Historical European fencing schools included four ranks: scholar, free scholar, provost, and master, each reflecting a specific point in the study of arms. Students accepted by the school's master became scholars. A free scholar was a senior student whose had mastered the basics and was working on advanced techniques. Provosts were advanced scholars licensed to teach under the supervision of the the master. The master was the guy in charge and he had to pass written and physical tests to be awarded that rank and the priviledge of starting his own school that came with it.
The Forteza Historical Swordwork Guild has adapted this system to serve our needs, inclinations, and constraints.
First and foremost, we are all Scholars, all students of a nearly lost medieval Art of Defense. As such, we are all siblings in our study of the Art.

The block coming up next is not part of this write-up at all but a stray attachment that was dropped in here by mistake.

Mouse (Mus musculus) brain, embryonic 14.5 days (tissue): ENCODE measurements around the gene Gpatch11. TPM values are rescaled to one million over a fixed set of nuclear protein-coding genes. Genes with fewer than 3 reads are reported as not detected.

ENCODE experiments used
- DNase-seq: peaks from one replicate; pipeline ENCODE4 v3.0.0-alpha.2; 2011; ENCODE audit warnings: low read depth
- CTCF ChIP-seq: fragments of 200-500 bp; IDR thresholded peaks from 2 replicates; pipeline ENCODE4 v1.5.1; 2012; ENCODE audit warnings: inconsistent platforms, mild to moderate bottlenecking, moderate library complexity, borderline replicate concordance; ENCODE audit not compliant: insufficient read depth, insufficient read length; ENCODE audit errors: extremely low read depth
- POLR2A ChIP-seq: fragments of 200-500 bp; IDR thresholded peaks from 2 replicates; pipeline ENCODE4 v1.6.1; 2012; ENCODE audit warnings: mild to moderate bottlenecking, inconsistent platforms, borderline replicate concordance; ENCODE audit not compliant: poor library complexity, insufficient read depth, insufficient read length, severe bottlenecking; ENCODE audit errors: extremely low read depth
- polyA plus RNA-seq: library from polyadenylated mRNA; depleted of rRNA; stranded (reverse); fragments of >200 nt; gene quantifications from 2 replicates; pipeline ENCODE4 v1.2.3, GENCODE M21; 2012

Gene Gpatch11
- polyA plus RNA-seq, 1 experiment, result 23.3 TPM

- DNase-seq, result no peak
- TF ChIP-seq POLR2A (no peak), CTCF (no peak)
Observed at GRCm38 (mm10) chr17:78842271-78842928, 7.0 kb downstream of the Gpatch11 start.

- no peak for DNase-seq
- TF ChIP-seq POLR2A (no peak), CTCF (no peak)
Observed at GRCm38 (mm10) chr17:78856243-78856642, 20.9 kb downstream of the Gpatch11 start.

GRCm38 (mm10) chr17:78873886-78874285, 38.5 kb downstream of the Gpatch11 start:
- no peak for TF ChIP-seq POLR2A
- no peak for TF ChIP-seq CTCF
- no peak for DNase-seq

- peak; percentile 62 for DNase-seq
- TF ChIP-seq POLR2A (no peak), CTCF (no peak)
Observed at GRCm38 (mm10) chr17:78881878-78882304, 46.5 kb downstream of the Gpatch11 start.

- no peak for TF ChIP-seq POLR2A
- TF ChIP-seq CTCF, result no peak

In the Forteza Historical Swordwork Guild we borrow a concept from certain Asian arts in which we consider ourselves as "elder" and "younger" brothers/sisters. This is in reference to our relative time spent devoted to the study of the Art, not to mastery of technique. Devotion to the Art is as worthy of respect as prowess.
The Forteza Historical Swordwork Guild has no Masters. How could we? There are no existing masters in the traditions we study to administer the proper testing.
We do, however, have Instructors. Some have broad experience and teach a variety of material. Some are more specialized and only teach specific techniques or approaches.
We also have a Provost. This post is essentially the "president" of the club and is administrative. In time, we expect to have additional Provosts who wll be Instructors with seniority who have the ability and responibility of bringing younger scholars through the basic material and guiding their study of advanced material.